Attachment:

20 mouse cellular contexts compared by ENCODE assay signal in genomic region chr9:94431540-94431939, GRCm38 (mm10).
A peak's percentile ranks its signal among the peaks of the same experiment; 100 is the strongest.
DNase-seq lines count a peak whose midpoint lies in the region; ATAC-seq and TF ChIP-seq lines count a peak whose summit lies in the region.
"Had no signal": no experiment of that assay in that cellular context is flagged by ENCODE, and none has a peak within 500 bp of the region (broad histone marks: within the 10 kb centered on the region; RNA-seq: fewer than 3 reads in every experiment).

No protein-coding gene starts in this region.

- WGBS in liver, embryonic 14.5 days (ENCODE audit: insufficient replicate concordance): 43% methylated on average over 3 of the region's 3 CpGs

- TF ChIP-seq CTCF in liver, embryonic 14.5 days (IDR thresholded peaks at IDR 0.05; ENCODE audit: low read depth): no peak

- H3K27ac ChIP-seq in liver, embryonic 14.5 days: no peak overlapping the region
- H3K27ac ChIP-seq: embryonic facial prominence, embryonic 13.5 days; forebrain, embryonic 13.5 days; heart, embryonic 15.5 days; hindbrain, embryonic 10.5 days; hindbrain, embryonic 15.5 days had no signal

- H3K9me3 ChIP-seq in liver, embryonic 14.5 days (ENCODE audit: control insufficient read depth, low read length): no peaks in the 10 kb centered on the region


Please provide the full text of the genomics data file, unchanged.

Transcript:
20 mouse cellular contexts compared by ENCODE assay signal in genomic region chr9:94431540-94431939, GRCm38 (mm10).
A peak's percentile ranks its signal among the peaks of the same experiment; 100 is the strongest.
DNase-seq lines count a peak whose midpoint lies in the region; ATAC-seq and TF ChIP-seq lines count a peak whose summit lies in the region.
"Had no signal": no experiment of that assay in that cellular context is flagged by ENCODE, and none has a peak within 500 bp of the region (broad histone marks: within the 10 kb centered on the region; RNA-seq: fewer than 3 reads in every experiment).

No protein-coding gene starts in this region.

- WGBS in liver, embryonic 14.5 days (ENCODE audit: insufficient replicate concordance): 43% methylated on average over 3 of the region's 3 CpGs

- TF ChIP-seq CTCF in liver, embryonic 14.5 days (IDR thresholded peaks at IDR 0.05; ENCODE audit: low read depth): no peak

- H3K27ac ChIP-seq in liver, embryonic 14.5 days: no peak overlapping the region
- H3K27ac ChIP-seq: embryonic facial prominence, embryonic 13.5 days; forebrain, embryonic 13.5 days; heart, embryonic 15.5 days; hindbrain, embryonic 10.5 days; hindbrain, embryonic 15.5 days had no signal

- H3K9me3 ChIP-seq in liver, embryonic 14.5 days (ENCODE audit: control insufficient read depth, low read length): no peaks in the 10 kb centered on the region